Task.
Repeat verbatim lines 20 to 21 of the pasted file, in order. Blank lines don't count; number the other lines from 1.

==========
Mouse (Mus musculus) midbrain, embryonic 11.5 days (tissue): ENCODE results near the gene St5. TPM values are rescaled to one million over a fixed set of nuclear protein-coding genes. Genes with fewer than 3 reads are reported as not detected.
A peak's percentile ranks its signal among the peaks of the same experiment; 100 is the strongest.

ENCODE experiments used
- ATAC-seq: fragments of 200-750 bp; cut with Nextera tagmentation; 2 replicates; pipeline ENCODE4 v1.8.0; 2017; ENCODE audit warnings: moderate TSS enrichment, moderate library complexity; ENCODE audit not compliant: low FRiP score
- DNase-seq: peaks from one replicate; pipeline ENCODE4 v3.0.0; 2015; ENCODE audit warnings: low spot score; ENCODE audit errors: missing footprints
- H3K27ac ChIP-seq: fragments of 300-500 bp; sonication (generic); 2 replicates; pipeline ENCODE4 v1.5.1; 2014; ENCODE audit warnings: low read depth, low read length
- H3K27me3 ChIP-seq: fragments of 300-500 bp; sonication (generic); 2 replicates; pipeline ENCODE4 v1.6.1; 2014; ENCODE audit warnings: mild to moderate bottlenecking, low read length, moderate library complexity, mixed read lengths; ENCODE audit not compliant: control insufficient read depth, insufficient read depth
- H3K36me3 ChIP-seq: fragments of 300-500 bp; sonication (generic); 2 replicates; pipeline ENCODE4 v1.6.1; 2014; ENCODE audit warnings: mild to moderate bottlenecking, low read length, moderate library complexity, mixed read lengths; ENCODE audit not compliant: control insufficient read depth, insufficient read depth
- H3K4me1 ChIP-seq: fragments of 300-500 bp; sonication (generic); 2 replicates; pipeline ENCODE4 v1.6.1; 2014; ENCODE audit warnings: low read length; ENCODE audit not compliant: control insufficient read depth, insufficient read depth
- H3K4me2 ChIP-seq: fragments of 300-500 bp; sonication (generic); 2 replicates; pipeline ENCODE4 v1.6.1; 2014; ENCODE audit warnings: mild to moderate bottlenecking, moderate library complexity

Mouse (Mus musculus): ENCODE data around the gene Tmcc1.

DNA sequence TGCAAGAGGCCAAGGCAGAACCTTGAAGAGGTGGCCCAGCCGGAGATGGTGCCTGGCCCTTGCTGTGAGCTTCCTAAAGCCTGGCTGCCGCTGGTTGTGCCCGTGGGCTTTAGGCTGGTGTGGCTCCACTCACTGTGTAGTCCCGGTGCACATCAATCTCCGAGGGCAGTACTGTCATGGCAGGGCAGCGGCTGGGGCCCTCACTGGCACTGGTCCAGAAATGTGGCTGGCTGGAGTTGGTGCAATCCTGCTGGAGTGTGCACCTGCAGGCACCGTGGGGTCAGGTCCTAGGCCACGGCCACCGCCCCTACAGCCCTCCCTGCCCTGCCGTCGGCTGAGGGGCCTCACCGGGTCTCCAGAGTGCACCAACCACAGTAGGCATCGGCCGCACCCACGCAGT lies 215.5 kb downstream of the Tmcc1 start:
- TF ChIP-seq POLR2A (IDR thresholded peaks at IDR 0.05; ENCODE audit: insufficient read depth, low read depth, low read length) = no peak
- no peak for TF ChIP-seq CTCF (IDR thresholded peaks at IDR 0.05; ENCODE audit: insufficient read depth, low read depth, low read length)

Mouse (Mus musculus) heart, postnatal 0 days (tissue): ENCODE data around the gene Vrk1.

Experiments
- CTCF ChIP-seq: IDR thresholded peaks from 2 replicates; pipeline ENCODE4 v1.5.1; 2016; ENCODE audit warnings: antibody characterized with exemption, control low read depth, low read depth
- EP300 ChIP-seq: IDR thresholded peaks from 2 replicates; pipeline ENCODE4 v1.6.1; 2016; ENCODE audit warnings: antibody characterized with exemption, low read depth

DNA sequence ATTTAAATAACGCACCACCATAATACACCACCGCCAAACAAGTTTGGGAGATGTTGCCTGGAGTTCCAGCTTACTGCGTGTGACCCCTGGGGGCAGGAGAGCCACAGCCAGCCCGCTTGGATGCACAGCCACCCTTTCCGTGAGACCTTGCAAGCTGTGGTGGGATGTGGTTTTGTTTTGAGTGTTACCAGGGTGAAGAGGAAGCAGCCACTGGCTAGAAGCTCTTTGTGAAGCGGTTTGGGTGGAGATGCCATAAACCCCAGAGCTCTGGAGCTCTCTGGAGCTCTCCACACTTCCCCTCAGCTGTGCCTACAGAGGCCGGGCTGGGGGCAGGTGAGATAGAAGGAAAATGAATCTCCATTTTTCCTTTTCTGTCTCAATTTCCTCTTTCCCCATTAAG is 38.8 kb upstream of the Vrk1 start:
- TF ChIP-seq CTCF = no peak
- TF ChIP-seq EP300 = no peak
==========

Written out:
- TF ChIP-seq CTCF = no peak
- TF ChIP-seq EP300 = no peak